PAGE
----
It’s been four weeks to the tee – my last day of work.
I told myself that I would write this entry sooner. I even drafted bits of it here and there, but none of it ever seemed to stick. The intent of sitting down and writing this – an explanation of sorts – was very much there; I just wasn’t. You see, as much as the truth existed, I wasn’t quite ready to face it, and to a certain degree, I’m still not.
You hear the stories about those that make it in America, or the people that are “making it work,” but then you are quick to realize that they are all exceptions, especially when you want to work in a creative field. Somehow, there’s a loophole that has existed for them to be here or simply pure darn luck.
So what happened?
This year, the H-1B visa went into lottery mode for the first time in five years with a whopping 124 000 applicants. Out of all those applicants,about 40 000 others stood to lose with me (65 000 are granted to the general, 20 000 are granted to those with advanced degrees [e.g. MA, MS, MBA, PhD], and more are granted to citizens of Chile and Singapore).
The officials call it a lottery, but it seems to be more of a game of Russian roulette. The proverbial empty chambers signified that you were safe, with a newly minted H-1B status in tow in lieu of joke pop-out flag; however, it is the filled chambers that symbolize so much more – especially if you’re currently working in the States – your life is being blown apart. There was no empty click for me. When something of that magnitude hits you so closely, you don’t feel the immediate impact; the residual pain lodges itself within as you simply shift gears into a survival mode of sorts, stumbling around in shock.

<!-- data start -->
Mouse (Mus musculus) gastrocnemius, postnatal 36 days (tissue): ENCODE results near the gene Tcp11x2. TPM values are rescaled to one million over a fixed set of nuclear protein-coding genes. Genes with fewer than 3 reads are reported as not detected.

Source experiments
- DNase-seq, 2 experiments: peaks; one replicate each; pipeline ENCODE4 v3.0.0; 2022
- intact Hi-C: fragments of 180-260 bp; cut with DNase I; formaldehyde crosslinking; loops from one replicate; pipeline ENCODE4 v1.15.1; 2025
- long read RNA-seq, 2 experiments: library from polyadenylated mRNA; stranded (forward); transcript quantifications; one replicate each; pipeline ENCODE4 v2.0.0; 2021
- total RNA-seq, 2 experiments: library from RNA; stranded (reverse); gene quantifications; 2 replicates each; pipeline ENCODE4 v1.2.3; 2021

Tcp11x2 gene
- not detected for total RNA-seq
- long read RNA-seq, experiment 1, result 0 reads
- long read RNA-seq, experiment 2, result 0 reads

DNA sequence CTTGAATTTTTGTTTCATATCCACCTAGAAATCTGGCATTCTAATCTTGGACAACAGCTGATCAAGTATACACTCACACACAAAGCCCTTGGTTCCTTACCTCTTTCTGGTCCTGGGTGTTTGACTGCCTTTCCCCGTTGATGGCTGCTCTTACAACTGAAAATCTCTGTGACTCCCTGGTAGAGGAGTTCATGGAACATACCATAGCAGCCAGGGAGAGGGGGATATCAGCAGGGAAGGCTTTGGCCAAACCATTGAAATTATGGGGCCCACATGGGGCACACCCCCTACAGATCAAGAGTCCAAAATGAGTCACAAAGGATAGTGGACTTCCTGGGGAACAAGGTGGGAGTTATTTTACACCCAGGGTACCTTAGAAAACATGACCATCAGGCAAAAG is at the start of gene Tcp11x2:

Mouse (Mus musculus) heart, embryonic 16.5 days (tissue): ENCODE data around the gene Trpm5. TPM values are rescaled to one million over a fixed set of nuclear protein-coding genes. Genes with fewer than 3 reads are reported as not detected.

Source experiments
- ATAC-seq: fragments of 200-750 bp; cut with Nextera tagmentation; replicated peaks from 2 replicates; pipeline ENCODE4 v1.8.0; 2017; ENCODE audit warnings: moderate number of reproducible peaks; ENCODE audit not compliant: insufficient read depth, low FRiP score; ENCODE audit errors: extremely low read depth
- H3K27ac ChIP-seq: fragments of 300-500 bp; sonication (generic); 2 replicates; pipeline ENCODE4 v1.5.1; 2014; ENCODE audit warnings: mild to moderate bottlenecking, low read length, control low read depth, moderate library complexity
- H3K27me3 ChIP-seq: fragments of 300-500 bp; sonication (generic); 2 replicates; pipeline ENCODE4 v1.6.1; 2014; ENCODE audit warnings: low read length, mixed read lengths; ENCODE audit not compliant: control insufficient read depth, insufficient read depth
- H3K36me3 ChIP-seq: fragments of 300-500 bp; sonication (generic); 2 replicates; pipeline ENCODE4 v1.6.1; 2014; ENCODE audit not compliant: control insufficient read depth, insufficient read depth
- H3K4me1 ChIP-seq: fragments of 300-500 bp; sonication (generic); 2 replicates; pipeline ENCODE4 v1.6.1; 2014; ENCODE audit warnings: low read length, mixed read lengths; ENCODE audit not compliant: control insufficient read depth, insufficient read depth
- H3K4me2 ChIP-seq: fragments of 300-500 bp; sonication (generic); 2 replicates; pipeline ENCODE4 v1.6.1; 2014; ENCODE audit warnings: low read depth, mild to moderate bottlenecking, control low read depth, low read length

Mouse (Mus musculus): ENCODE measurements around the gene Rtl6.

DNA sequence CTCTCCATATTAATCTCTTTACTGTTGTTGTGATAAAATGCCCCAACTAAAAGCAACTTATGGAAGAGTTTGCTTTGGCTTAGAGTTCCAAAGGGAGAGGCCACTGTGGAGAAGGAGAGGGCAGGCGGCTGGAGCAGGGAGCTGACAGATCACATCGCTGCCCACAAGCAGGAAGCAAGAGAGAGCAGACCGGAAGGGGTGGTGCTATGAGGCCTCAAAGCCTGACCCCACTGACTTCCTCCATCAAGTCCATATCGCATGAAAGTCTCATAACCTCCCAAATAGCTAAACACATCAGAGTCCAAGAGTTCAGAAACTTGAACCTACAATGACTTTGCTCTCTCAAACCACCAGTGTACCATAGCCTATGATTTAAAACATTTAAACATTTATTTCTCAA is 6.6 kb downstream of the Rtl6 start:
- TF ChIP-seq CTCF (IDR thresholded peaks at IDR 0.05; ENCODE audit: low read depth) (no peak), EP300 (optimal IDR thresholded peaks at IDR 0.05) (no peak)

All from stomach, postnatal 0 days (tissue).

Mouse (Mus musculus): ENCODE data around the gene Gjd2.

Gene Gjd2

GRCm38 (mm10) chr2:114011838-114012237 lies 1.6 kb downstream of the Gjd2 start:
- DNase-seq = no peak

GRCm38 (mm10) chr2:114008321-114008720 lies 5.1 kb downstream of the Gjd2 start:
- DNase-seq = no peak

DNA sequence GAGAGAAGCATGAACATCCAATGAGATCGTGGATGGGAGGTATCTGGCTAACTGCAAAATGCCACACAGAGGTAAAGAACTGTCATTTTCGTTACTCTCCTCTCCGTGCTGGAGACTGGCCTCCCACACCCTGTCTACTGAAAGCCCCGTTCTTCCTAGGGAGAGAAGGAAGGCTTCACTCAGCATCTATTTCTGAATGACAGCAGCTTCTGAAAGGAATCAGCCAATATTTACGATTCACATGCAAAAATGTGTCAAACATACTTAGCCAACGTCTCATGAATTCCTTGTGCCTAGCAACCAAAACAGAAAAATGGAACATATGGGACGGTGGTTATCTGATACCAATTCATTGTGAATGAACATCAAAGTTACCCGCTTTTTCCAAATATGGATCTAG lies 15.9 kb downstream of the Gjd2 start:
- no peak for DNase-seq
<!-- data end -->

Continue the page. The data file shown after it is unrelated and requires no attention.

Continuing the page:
The immediate thoughts rush to mind, “I lost my job. I don’t have plans anymore. I am living a ticking time bomb.”
Then you wonder about everyone else. Did they make it? Yes, they all did – everyone but you.
But maybe it isn’t so bad when you take your eye off the microscope and look at it in plain view. One of my colleagues who was also in the lottery has a husband and two kids, which makes you wonder what would happen if she didn’t win? I have much wider range of choices, especially at my age, so I suppose and believe that it was better her than me who “won.” After all, I don’t think James Joyce intended his words in Finnegan’s Wake to be applicable to more than one person, “fall if you will, but rise you must.”
Of everything that I am learning, the most important lesson isn’t the amount of immigration law that I can recite backwards and forwards, but rather, the simplicity and hardship of resilience.
As a footnote, from the immigration front, the Senate Judiciary Committee passed an increase in available H-1Bs from 65 000 to 110 000 for next year.
Image credit: Flickr (user: The Reboot)